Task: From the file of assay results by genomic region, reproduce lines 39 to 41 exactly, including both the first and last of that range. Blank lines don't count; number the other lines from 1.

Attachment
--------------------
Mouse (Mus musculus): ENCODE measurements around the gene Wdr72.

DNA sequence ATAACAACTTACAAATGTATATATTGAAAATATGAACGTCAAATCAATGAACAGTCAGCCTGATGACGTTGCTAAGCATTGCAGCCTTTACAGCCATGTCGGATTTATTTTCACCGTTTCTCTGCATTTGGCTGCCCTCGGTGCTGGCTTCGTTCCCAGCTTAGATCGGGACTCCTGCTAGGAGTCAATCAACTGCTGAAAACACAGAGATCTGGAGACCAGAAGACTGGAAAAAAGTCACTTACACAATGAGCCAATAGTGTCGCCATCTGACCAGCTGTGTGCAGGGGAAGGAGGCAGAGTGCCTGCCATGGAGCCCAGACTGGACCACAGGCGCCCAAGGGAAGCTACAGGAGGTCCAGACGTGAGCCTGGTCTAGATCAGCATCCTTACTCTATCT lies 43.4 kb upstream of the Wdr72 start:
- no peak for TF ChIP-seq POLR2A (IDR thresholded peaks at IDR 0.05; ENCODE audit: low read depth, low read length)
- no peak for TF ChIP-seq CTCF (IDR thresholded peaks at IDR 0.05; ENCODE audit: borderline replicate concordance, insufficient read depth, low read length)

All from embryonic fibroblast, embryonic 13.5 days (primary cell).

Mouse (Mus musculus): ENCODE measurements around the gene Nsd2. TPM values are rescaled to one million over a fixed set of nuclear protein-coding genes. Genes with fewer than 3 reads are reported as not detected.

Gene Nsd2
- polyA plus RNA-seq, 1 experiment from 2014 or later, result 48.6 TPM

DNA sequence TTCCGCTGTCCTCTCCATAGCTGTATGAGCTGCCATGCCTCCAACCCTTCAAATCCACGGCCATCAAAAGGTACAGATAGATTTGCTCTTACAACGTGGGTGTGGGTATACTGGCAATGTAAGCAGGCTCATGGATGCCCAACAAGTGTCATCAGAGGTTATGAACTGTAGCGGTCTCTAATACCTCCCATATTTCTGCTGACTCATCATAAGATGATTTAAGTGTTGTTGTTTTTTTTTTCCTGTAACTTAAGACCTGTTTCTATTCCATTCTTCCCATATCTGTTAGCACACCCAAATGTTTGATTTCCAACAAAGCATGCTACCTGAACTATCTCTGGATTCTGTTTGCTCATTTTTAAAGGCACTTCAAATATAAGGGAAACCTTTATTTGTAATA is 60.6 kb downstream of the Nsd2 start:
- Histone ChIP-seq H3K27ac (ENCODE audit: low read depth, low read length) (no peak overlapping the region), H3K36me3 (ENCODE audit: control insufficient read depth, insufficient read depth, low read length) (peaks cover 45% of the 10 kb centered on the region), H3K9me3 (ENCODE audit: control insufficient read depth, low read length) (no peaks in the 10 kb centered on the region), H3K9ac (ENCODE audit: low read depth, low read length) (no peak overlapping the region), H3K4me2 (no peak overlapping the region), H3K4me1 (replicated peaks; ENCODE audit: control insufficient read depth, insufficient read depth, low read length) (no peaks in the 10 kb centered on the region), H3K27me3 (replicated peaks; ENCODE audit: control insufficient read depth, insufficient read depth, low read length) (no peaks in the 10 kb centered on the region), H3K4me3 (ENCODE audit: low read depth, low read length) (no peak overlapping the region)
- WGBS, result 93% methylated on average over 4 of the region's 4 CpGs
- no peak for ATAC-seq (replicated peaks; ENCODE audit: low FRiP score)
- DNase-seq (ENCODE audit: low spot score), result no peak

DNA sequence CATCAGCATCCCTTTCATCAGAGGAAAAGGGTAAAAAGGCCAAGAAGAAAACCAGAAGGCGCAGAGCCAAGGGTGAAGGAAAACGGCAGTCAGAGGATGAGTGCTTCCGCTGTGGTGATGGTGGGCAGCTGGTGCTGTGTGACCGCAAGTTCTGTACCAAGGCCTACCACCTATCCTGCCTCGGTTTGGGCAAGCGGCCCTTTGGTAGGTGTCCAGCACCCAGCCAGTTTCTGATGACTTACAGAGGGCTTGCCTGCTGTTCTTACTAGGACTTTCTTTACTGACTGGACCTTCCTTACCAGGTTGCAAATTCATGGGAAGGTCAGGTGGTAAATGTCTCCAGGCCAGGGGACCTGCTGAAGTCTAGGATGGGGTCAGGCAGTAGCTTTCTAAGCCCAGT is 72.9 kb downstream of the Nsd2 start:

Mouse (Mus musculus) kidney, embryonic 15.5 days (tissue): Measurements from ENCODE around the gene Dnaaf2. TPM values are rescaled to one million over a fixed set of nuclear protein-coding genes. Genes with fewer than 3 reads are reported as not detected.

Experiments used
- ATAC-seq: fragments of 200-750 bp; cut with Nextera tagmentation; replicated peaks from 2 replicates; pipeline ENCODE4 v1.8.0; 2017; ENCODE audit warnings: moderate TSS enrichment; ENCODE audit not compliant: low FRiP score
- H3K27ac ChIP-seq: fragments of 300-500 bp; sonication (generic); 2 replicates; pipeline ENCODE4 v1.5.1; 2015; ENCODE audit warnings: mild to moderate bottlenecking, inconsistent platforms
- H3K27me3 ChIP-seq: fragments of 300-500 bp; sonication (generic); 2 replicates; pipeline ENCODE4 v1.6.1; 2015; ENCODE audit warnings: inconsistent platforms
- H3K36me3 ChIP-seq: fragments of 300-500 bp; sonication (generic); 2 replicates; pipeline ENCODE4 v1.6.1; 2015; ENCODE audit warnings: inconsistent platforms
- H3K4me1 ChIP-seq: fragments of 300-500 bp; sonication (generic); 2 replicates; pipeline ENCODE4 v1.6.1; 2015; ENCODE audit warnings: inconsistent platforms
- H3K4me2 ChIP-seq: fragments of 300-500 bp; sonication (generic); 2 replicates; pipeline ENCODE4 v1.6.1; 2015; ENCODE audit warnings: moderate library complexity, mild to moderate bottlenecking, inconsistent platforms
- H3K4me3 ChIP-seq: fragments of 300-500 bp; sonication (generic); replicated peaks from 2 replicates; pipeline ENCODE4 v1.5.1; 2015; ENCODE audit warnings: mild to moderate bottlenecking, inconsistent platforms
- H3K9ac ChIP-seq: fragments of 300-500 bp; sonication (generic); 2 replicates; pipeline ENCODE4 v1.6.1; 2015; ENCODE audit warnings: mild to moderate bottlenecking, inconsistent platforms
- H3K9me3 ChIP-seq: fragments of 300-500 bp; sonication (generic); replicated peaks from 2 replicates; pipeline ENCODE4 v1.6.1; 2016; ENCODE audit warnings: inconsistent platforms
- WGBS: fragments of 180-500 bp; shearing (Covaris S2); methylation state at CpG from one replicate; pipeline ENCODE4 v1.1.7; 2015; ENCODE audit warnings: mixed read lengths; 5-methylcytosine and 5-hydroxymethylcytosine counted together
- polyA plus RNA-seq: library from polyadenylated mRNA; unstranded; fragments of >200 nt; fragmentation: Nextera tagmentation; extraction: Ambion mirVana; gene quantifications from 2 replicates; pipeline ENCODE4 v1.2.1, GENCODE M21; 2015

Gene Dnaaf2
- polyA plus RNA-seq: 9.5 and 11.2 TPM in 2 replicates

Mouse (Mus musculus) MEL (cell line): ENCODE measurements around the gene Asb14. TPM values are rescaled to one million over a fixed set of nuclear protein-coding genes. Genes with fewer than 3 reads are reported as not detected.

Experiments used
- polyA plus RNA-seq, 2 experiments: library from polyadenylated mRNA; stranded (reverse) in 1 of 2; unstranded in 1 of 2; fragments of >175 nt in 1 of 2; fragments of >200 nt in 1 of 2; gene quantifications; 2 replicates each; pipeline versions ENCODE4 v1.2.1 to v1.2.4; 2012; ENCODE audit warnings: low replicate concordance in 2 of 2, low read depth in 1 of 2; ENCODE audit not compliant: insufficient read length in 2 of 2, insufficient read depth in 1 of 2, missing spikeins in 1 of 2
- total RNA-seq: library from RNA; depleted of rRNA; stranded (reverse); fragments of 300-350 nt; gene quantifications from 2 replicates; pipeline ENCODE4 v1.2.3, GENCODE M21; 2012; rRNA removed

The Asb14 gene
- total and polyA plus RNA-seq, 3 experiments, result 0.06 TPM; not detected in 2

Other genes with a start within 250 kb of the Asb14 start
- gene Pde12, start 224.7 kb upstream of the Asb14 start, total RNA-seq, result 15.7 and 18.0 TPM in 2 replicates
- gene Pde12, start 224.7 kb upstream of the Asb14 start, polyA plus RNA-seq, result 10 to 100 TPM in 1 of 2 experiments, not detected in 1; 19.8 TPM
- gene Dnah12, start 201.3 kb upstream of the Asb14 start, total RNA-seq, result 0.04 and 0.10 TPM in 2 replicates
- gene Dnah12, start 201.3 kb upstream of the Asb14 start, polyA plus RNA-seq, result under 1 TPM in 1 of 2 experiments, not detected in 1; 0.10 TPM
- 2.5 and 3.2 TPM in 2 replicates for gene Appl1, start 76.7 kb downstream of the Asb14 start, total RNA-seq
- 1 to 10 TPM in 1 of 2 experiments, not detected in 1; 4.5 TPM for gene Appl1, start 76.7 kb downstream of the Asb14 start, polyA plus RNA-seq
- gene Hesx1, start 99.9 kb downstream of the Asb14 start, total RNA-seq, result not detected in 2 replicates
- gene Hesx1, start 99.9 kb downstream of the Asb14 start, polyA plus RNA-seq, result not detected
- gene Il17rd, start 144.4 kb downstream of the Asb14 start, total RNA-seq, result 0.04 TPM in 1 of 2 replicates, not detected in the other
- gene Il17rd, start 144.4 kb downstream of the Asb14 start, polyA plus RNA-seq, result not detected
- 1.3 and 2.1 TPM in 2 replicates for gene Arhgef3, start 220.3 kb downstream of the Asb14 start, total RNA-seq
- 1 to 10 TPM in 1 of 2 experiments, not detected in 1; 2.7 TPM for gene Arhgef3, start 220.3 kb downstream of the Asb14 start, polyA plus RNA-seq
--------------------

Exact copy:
- gene Dnah12, start 201.3 kb upstream of the Asb14 start, total RNA-seq, result 0.04 and 0.10 TPM in 2 replicates
- gene Dnah12, start 201.3 kb upstream of the Asb14 start, polyA plus RNA-seq, result under 1 TPM in 1 of 2 experiments, not detected in 1; 0.10 TPM
- 2.5 and 3.2 TPM in 2 replicates for gene Appl1, start 76.7 kb downstream of the Asb14 start, total RNA-seq